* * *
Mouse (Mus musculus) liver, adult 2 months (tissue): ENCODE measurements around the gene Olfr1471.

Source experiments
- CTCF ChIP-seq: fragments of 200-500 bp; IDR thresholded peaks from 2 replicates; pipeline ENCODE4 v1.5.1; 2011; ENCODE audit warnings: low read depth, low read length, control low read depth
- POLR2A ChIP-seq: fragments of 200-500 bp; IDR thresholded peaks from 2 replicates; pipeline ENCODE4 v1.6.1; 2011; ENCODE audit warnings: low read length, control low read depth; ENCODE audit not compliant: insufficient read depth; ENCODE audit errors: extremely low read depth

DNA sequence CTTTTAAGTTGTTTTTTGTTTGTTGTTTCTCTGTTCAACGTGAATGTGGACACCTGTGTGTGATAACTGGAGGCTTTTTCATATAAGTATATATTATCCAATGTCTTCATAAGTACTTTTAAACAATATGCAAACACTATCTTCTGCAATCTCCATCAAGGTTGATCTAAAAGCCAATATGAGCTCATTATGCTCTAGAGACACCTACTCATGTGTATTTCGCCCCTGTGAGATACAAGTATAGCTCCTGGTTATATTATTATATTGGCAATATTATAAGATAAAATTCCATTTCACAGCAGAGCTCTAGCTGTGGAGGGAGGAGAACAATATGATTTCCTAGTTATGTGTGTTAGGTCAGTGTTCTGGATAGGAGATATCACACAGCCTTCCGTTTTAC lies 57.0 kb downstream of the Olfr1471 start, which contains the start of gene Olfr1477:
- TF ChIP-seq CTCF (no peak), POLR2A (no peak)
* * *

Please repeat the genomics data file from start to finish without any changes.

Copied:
Mouse (Mus musculus) liver, adult 2 months (tissue): ENCODE measurements around the gene Olfr1471.

Source experiments
- CTCF ChIP-seq: fragments of 200-500 bp; IDR thresholded peaks from 2 replicates; pipeline ENCODE4 v1.5.1; 2011; ENCODE audit warnings: low read depth, low read length, control low read depth
- POLR2A ChIP-seq: fragments of 200-500 bp; IDR thresholded peaks from 2 replicates; pipeline ENCODE4 v1.6.1; 2011; ENCODE audit warnings: low read length, control low read depth; ENCODE audit not compliant: insufficient read depth; ENCODE audit errors: extremely low read depth

DNA sequence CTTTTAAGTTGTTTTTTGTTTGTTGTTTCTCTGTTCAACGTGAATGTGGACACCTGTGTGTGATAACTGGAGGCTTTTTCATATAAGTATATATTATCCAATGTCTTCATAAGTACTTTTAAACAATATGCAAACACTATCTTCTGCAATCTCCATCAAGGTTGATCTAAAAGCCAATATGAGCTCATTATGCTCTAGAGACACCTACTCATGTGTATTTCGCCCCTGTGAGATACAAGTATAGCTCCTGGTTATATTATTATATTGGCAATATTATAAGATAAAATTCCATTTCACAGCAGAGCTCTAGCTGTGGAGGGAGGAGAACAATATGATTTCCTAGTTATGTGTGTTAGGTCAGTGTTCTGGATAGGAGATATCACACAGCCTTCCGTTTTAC lies 57.0 kb downstream of the Olfr1471 start, which contains the start of gene Olfr1477:
- TF ChIP-seq CTCF (no peak), POLR2A (no peak)